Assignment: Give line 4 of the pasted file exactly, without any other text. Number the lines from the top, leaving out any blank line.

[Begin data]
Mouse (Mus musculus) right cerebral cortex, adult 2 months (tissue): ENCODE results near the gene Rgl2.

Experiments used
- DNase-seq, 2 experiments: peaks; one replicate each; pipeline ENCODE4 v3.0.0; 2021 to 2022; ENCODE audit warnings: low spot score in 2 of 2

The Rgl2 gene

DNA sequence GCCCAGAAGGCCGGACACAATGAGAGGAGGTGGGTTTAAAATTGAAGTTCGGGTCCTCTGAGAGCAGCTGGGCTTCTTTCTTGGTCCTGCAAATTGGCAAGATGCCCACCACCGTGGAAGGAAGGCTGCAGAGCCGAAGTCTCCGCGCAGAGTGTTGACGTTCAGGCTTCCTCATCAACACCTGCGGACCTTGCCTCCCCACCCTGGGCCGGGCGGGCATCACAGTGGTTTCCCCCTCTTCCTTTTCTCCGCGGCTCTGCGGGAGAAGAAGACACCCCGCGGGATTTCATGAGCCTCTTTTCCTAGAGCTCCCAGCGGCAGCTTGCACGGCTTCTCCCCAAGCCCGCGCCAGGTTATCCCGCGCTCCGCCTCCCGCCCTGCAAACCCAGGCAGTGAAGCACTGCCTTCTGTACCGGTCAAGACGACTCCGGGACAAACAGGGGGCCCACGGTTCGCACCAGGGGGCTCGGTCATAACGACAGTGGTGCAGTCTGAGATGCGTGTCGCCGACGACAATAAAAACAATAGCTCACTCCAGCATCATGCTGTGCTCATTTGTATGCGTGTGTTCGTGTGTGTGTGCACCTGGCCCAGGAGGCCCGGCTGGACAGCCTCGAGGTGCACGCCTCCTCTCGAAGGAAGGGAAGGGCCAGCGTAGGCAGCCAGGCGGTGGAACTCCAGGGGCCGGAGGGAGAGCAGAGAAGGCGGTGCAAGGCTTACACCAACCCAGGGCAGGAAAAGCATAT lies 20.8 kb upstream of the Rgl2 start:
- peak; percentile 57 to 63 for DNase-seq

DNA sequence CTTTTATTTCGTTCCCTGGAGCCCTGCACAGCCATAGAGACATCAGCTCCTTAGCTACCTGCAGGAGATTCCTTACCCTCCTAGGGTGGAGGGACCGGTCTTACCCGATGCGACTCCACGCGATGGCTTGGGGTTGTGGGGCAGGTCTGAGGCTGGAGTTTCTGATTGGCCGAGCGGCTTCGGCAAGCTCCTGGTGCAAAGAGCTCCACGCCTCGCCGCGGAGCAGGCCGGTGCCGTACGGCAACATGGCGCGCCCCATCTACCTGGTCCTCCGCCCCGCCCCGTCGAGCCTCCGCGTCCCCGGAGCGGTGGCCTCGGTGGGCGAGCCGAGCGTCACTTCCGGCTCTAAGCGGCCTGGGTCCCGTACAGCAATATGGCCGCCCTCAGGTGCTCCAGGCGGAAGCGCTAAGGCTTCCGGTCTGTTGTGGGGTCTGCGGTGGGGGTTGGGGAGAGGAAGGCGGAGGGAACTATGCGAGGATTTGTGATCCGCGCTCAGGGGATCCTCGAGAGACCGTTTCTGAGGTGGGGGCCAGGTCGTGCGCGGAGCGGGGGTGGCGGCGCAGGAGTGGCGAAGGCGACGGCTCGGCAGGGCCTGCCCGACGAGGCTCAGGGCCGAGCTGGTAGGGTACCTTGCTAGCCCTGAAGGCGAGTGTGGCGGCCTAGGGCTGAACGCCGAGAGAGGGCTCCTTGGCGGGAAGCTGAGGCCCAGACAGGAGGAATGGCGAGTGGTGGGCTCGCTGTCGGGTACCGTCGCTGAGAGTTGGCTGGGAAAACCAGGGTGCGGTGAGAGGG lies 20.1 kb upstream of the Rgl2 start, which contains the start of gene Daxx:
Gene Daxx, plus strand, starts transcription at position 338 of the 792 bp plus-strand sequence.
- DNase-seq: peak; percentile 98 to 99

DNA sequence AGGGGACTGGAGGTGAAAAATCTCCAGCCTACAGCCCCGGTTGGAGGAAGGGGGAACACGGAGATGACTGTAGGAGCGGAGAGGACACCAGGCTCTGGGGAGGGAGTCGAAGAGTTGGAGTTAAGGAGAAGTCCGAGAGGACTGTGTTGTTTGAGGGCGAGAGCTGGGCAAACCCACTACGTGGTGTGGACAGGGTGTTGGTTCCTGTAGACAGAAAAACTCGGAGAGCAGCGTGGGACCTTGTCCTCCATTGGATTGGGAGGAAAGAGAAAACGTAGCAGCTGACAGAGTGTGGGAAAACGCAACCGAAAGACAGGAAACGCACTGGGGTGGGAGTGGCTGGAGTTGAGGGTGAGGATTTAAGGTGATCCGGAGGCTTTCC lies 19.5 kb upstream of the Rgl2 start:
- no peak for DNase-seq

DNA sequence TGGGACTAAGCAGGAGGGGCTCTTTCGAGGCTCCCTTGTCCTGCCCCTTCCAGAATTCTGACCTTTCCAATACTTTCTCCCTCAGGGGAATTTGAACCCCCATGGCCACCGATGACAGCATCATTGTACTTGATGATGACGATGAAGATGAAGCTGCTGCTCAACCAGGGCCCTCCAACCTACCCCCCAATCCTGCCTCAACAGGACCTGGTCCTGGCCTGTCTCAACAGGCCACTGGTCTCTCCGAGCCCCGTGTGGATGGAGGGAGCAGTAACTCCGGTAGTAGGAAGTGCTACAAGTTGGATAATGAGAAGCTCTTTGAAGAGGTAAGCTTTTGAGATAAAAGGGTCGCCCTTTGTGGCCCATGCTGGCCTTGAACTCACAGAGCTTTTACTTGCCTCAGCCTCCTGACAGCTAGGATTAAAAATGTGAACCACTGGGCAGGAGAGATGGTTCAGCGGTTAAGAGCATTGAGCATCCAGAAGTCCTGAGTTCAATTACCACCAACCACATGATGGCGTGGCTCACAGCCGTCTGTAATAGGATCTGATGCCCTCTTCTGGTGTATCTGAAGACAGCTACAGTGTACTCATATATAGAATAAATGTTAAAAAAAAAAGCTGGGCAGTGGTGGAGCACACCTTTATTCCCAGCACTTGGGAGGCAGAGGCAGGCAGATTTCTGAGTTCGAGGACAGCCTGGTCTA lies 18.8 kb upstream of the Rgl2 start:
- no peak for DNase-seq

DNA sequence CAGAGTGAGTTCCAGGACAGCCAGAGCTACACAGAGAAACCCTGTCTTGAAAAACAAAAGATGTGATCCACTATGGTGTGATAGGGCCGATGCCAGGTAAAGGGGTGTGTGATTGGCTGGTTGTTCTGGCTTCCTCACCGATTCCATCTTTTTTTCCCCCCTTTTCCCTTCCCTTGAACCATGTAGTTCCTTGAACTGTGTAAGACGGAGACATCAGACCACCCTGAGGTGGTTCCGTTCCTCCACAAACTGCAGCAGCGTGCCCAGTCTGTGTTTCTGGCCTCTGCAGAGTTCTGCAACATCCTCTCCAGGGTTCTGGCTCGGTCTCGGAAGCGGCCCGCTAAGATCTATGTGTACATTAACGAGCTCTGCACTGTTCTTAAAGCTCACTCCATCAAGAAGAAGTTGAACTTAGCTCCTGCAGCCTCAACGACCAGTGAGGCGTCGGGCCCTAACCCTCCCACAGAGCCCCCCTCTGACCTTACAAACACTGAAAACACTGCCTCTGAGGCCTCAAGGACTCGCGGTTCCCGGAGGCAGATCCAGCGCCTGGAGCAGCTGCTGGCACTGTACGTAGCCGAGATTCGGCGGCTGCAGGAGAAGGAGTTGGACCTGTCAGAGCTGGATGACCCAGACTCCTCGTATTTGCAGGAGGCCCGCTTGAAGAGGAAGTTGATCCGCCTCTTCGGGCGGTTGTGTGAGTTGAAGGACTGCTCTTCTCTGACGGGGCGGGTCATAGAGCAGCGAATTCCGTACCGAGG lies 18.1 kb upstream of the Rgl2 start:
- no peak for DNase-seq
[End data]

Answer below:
The Rgl2 gene